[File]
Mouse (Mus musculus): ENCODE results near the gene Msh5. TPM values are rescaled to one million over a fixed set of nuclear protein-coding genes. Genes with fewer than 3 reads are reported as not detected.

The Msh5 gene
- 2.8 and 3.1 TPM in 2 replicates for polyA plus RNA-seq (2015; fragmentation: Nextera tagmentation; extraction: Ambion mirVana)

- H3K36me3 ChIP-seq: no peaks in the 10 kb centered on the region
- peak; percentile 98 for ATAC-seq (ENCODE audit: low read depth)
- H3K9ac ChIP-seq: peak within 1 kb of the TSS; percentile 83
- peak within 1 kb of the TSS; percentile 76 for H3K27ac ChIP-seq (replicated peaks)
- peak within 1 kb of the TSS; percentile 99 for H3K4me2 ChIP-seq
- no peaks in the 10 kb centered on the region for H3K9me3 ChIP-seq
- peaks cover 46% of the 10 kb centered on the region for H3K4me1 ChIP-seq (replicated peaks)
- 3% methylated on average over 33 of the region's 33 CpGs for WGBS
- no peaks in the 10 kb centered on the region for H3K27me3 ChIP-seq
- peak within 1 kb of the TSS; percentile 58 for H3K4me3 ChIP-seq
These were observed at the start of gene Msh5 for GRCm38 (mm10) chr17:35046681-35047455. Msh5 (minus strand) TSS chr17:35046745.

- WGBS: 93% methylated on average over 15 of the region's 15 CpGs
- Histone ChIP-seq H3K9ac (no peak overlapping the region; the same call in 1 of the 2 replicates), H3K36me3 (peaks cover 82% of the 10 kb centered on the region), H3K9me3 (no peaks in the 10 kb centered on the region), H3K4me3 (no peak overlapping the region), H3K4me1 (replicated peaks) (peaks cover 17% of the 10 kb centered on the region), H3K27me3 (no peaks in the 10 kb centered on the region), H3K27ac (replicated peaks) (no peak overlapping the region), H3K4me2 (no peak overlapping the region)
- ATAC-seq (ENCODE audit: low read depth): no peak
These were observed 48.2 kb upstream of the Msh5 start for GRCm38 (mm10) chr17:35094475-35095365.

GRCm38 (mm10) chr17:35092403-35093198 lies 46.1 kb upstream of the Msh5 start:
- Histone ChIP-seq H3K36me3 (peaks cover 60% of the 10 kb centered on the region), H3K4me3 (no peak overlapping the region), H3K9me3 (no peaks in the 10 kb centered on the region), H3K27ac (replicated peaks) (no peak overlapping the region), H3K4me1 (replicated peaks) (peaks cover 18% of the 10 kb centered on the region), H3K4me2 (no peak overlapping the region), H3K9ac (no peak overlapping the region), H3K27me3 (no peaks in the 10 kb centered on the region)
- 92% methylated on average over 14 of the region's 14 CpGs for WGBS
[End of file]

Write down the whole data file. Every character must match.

Mouse (Mus musculus): ENCODE results near the gene Msh5. TPM values are rescaled to one million over a fixed set of nuclear protein-coding genes. Genes with fewer than 3 reads are reported as not detected.

The Msh5 gene
- 2.8 and 3.1 TPM in 2 replicates for polyA plus RNA-seq (2015; fragmentation: Nextera tagmentation; extraction: Ambion mirVana)

- H3K36me3 ChIP-seq: no peaks in the 10 kb centered on the region
- peak; percentile 98 for ATAC-seq (ENCODE audit: low read depth)
- H3K9ac ChIP-seq: peak within 1 kb of the TSS; percentile 83
- peak within 1 kb of the TSS; percentile 76 for H3K27ac ChIP-seq (replicated peaks)
- peak within 1 kb of the TSS; percentile 99 for H3K4me2 ChIP-seq
- no peaks in the 10 kb centered on the region for H3K9me3 ChIP-seq
- peaks cover 46% of the 10 kb centered on the region for H3K4me1 ChIP-seq (replicated peaks)
- 3% methylated on average over 33 of the region's 33 CpGs for WGBS
- no peaks in the 10 kb centered on the region for H3K27me3 ChIP-seq
- peak within 1 kb of the TSS; percentile 58 for H3K4me3 ChIP-seq
These were observed at the start of gene Msh5 for GRCm38 (mm10) chr17:35046681-35047455. Msh5 (minus strand) TSS chr17:35046745.

- WGBS: 93% methylated on average over 15 of the region's 15 CpGs
- Histone ChIP-seq H3K9ac (no peak overlapping the region; the same call in 1 of the 2 replicates), H3K36me3 (peaks cover 82% of the 10 kb centered on the region), H3K9me3 (no peaks in the 10 kb centered on the region), H3K4me3 (no peak overlapping the region), H3K4me1 (replicated peaks) (peaks cover 17% of the 10 kb centered on the region), H3K27me3 (no peaks in the 10 kb centered on the region), H3K27ac (replicated peaks) (no peak overlapping the region), H3K4me2 (no peak overlapping the region)
- ATAC-seq (ENCODE audit: low read depth): no peak
These were observed 48.2 kb upstream of the Msh5 start for GRCm38 (mm10) chr17:35094475-35095365.

GRCm38 (mm10) chr17:35092403-35093198 lies 46.1 kb upstream of the Msh5 start:
- Histone ChIP-seq H3K36me3 (peaks cover 60% of the 10 kb centered on the region), H3K4me3 (no peak overlapping the region), H3K9me3 (no peaks in the 10 kb centered on the region), H3K27ac (replicated peaks) (no peak overlapping the region), H3K4me1 (replicated peaks) (peaks cover 18% of the 10 kb centered on the region), H3K4me2 (no peak overlapping the region), H3K9ac (no peak overlapping the region), H3K27me3 (no peaks in the 10 kb centered on the region)
- 92% methylated on average over 14 of the region's 14 CpGs for WGBS